Prompting is an important skill in using AI. It’s strategic. In some tools, like Chat GPT, the user has to create the prompt. But there are tools like Magic School AI where it provides a template so users can build better prompts. It may ask, “What grade? What’s your goal? What are you looking for?” She compares that process to building a website from scratch versus using plug-and-play elements you can drop into a website template. Some people will need the template but others will not.

There will be users at different levels—from those who “geek out about AI” and want to have full control to those who will benefit from a template. Maria says the templates are a great way to get some people started. “Not everybody has to be a coder, or a developer, or a prompter of AI. They can use the supports that are built into some of the tools, whether it’s an adult, a child, or somebody in between.”

The course she’s teaching for Quincy University has 15 teachers and counselors exploring and using AI in their own practice. They recently completed an assignment anyone can do and it would be a good group project for any district or school trying to learn more about AI. She asked them to review all of the curricula that is being used in their line of work and all of the tools being used with their students. She told them to look for AI infused into tools. She challenged them to find AI elements and determine how it was being used right now. She also challenged them to think about how it might it be used. She asked them to evaluate how it might be used more effectively and efficiently. She encouraged her teachers and counselors to talk to their peers and also to students to see how they might be using any of these resources. “It’s important to talk to the students, because sometimes teachers assign things and don’t realize there are more ‘bells and whistles’ on there, but the students always find everything.”

She urges her teachers and counselors to build a more global perspective on AI and its uses. If they haven’t yet capitalized on these tools, she encourages them to go further to find out what is available. They are encouraged to start with something relevant in their practice and then go a step further with their students and create some acceptable classroom procedures that incorporate AI. By doing that, they are generating samples that can later be shared in their own schools and districts.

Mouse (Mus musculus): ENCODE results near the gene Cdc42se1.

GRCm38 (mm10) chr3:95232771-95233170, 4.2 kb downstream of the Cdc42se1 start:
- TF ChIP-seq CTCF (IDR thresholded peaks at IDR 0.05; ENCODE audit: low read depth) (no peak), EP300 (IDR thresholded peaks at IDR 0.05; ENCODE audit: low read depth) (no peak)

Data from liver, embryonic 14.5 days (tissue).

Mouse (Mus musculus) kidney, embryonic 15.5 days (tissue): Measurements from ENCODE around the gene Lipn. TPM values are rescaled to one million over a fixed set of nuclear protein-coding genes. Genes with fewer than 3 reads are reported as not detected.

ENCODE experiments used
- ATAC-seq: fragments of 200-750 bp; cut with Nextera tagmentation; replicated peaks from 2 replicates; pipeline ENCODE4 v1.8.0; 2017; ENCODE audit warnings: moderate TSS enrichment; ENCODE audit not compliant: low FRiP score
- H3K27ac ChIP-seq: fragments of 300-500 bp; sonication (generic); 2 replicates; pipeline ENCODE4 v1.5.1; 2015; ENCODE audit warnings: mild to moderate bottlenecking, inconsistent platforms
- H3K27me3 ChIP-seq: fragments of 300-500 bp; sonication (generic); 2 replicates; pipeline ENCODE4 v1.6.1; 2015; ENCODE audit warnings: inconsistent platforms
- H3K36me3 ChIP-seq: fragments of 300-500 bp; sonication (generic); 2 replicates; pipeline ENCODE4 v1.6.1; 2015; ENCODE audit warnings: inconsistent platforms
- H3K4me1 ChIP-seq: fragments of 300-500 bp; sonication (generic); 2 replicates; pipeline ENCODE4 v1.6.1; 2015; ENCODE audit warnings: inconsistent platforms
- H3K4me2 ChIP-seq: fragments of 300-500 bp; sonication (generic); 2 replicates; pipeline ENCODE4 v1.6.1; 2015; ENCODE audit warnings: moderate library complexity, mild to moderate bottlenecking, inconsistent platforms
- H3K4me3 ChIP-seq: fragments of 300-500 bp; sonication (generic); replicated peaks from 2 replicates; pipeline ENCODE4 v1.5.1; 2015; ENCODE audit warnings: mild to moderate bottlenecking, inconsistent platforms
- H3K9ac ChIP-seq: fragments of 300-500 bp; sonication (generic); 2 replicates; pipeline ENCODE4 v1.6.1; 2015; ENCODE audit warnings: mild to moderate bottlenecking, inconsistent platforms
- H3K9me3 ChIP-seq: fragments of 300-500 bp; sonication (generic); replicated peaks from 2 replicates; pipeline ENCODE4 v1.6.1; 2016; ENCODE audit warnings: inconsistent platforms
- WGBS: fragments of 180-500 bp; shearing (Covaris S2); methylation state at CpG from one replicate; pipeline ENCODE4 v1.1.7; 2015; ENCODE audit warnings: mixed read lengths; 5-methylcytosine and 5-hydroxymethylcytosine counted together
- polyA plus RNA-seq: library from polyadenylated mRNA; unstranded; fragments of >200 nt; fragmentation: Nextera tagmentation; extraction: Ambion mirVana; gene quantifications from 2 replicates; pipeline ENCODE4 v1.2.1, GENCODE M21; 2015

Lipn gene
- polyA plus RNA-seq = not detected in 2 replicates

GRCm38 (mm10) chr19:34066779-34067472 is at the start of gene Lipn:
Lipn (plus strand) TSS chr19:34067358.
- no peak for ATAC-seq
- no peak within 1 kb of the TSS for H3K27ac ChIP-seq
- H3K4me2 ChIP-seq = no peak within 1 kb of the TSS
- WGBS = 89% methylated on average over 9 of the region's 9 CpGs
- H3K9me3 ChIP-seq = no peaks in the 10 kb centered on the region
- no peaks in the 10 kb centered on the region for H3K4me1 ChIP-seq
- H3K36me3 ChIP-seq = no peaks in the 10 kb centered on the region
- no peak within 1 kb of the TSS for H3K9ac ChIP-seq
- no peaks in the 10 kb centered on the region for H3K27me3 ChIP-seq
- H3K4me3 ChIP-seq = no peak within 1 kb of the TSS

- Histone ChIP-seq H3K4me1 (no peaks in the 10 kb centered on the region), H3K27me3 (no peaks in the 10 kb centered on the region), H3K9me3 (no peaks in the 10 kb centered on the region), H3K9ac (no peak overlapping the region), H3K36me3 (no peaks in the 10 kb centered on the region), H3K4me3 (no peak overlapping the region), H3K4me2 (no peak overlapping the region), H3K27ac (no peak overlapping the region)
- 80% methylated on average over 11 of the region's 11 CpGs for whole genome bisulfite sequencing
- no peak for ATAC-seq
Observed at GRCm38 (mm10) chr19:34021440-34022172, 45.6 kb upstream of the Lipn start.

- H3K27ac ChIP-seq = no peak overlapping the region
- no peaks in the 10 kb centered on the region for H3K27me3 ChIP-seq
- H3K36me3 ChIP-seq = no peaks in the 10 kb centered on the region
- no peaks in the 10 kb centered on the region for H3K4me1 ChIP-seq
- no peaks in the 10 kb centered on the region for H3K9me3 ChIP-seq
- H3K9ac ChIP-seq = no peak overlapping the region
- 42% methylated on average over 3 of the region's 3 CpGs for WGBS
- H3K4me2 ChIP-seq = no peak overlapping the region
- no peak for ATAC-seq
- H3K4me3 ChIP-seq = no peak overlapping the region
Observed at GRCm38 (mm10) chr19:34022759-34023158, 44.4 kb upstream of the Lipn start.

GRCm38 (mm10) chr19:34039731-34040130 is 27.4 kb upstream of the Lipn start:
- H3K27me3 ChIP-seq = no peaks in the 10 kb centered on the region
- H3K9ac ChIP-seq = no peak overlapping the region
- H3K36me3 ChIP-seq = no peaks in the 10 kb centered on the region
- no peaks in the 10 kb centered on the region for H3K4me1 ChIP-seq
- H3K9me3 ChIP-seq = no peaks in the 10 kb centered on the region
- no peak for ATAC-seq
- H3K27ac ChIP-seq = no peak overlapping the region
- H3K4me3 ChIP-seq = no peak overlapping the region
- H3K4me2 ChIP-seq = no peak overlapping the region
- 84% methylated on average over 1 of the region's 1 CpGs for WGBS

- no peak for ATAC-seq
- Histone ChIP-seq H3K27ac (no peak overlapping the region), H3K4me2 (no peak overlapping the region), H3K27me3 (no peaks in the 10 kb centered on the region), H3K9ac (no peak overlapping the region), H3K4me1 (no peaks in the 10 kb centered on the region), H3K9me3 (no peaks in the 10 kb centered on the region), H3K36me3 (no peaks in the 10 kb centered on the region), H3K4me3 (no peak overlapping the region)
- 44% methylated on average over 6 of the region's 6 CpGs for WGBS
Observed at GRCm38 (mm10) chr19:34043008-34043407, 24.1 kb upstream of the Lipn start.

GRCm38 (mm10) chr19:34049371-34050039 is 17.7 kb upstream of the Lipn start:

She shared one last activity that is not only fun but actually accentuates the idea that AI is more than just a text generator. There’s a lot of focus on plagiarized text right now, as my friend Eric noted, but AI can create a range of content in different media formats that can be used to explore, encourage, or reflect on new ideas. Maria had her students use a prompt to create an AI-generated photo. Using Adobe FireflyCanva, or Microsoft Bing and the prompt “A (color) (animal) eating (food) in (destination)” her students could generate images of a purple goat eating pizza in Rome or a pink giraffe eating macarons in Paris. She shared one of the images.

Make a Fake graphic using a prompt

It was great to have a fun ending to our conversation and to understand that not all is doom and gloom in AI land. I told her my next step was to dump our recorded chat into Otter AI so it could generate a transcript. “I’m so proud of you,” she beamed. “This is how it starts for you.” And, you know, I guess it is.

John Daniels and Eric Nentrup

This is the second in a series of three interviews on my path to learning more about AI. Next I will share what I learned from John Daniels, an EdTech coach at Newport Elementary School in Carteret County, NC. I have been working with the EdTech coaches this year and AI is a popular area of interest amongst them. John Daniels has taken it a step further and is presenting at the North Carolina Technology in Society (NC TIES) conference on how he uses AI with teachers in his school.

If you missed the first one, this conversation started  with an interview with my friend and colleague Eric Nentrup, who is one of the authors of Artificial Intelligence and the Future of Teaching and Learning: Insights and Recommendations and has more publications forthcoming.

Discover more about Maria Stavropoulos, an EdTech Specialist dedicated to enhancing education through technology in the Chicago area. Beyond her daily role, Maria is an active participant in the tech community, often sharing her insights at esteemed conferences like IDEAcon and CoSN. Connect with Maria on LinkedIn or via Advanced Learning Partnerships.

Build Your Own HI about AI by Exploring these Resources Maria Mentions

Please note: not all resources are free

Artificial Intelligence and the Future of Teaching and Learning: Insights and Recommendations f from the Office of Educational Technology at the U.S. Department of Education

The Future of Jobs Report 2023 from the World Economic Forum

Consortium for School Networking toolkit and guide

Illinois Educational Technology Leaders (IETL)

Khan Academy’s AI tutor Khanmigo

Magic School AI provides templates for prompting

Generate images with Adobe FireflyCanva, or Microsoft Bing[CH5]